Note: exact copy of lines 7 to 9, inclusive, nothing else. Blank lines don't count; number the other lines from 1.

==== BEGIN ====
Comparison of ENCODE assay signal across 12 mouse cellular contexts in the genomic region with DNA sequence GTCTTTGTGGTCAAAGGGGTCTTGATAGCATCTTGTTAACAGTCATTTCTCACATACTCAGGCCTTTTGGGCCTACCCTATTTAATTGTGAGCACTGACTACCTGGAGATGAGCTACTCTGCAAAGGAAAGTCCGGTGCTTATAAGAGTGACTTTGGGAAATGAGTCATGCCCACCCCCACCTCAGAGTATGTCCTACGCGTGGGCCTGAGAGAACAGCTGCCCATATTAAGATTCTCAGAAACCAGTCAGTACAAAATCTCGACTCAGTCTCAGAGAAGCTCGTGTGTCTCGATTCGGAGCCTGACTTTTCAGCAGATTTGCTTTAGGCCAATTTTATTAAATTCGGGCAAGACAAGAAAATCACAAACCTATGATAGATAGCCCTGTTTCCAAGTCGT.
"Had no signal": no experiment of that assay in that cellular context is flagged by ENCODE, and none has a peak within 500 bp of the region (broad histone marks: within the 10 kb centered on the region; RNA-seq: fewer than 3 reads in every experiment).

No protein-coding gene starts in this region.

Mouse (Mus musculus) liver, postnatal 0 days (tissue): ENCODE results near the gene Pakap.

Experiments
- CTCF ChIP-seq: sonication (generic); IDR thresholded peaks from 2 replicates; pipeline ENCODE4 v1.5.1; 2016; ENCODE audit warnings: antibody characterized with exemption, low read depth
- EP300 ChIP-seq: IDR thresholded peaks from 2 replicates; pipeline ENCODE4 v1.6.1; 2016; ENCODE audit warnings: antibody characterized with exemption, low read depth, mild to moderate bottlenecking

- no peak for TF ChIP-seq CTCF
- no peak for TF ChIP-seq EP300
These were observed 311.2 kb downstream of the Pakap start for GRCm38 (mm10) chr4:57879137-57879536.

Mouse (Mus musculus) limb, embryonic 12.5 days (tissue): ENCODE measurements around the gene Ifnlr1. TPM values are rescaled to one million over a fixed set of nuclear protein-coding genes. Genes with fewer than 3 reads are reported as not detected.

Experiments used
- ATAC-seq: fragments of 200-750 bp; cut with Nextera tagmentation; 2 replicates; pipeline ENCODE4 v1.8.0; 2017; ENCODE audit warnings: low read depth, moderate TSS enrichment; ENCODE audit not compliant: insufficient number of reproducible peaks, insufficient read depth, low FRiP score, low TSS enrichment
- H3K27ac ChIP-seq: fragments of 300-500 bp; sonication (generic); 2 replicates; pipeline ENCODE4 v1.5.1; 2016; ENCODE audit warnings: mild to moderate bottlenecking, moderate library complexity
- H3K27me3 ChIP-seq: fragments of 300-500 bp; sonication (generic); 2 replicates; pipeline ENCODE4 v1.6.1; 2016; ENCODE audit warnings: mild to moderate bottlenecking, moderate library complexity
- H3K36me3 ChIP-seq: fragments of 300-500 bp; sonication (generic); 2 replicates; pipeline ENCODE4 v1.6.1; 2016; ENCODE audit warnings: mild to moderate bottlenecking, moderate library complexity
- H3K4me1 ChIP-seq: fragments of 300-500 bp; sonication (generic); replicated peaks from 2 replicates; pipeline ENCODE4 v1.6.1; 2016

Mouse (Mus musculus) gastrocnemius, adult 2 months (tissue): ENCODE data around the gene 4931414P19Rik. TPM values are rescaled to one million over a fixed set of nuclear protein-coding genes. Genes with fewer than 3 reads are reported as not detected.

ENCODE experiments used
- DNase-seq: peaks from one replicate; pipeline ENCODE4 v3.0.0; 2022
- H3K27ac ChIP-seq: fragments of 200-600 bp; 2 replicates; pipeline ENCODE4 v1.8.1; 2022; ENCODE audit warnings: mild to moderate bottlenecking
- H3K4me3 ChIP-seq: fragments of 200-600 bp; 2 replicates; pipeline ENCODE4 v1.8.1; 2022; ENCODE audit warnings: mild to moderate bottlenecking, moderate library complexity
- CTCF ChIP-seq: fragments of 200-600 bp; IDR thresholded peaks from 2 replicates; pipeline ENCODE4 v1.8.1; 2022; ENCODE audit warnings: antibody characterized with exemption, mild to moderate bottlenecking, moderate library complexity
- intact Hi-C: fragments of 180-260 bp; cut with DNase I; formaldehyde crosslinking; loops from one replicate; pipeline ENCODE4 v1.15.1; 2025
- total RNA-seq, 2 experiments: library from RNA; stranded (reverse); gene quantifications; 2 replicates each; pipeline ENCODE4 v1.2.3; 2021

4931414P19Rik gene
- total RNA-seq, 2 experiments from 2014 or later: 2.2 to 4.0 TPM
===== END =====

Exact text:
- EP300 ChIP-seq: IDR thresholded peaks from 2 replicates; pipeline ENCODE4 v1.6.1; 2016; ENCODE audit warnings: antibody characterized with exemption, low read depth, mild to moderate bottlenecking

- no peak for TF ChIP-seq CTCF
- no peak for TF ChIP-seq EP300